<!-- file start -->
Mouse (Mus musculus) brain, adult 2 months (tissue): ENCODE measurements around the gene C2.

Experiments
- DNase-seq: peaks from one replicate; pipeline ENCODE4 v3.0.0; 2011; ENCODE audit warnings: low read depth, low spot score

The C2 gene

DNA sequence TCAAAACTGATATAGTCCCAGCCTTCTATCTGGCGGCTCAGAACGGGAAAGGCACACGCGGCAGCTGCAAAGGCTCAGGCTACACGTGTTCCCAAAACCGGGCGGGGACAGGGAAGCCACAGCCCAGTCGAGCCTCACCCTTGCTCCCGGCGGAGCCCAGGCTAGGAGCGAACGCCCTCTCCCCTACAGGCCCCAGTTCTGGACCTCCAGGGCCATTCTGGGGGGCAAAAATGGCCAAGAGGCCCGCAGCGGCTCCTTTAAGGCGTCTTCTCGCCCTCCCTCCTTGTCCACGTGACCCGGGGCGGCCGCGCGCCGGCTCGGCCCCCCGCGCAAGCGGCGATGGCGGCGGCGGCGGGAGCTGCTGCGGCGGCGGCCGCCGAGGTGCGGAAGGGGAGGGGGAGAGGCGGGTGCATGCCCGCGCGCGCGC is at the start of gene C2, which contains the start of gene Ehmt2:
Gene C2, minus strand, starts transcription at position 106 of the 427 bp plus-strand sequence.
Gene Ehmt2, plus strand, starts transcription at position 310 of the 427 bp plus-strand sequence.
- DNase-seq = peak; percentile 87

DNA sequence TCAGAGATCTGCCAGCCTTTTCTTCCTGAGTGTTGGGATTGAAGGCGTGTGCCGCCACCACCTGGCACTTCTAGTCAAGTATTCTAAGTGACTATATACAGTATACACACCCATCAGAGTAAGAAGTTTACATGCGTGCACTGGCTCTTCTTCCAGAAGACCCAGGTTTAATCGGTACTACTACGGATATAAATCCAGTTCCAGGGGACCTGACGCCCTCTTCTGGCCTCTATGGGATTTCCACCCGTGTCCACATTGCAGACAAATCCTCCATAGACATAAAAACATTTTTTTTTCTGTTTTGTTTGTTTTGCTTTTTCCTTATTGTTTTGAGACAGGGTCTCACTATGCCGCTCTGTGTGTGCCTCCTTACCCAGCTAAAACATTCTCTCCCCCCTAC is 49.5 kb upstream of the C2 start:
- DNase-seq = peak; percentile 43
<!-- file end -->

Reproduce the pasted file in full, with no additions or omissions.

Mouse (Mus musculus) brain, adult 2 months (tissue): ENCODE measurements around the gene C2.

Experiments
- DNase-seq: peaks from one replicate; pipeline ENCODE4 v3.0.0; 2011; ENCODE audit warnings: low read depth, low spot score

The C2 gene

DNA sequence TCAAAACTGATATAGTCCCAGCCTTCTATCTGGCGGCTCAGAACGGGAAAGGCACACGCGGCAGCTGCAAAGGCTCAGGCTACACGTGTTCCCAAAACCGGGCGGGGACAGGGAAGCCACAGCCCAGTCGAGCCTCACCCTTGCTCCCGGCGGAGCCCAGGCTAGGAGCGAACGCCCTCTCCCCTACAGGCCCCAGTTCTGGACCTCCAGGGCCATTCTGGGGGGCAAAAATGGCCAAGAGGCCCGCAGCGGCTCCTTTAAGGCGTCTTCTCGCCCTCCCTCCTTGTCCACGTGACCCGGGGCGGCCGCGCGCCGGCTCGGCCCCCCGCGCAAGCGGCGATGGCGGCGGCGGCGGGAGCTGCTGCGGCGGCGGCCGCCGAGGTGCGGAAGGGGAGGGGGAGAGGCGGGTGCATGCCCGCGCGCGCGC is at the start of gene C2, which contains the start of gene Ehmt2:
Gene C2, minus strand, starts transcription at position 106 of the 427 bp plus-strand sequence.
Gene Ehmt2, plus strand, starts transcription at position 310 of the 427 bp plus-strand sequence.
- DNase-seq = peak; percentile 87

DNA sequence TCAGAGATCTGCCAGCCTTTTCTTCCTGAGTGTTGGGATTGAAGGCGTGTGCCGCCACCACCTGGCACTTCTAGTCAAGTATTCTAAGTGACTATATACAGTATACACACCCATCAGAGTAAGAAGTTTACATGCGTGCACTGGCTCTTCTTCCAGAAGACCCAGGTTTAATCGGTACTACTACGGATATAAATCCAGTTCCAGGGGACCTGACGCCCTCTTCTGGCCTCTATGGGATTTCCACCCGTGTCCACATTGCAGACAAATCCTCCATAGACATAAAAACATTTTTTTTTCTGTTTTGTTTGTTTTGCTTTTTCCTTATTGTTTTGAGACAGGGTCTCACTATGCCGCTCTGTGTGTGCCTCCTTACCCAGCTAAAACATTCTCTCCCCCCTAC is 49.5 kb upstream of the C2 start:
- DNase-seq = peak; percentile 43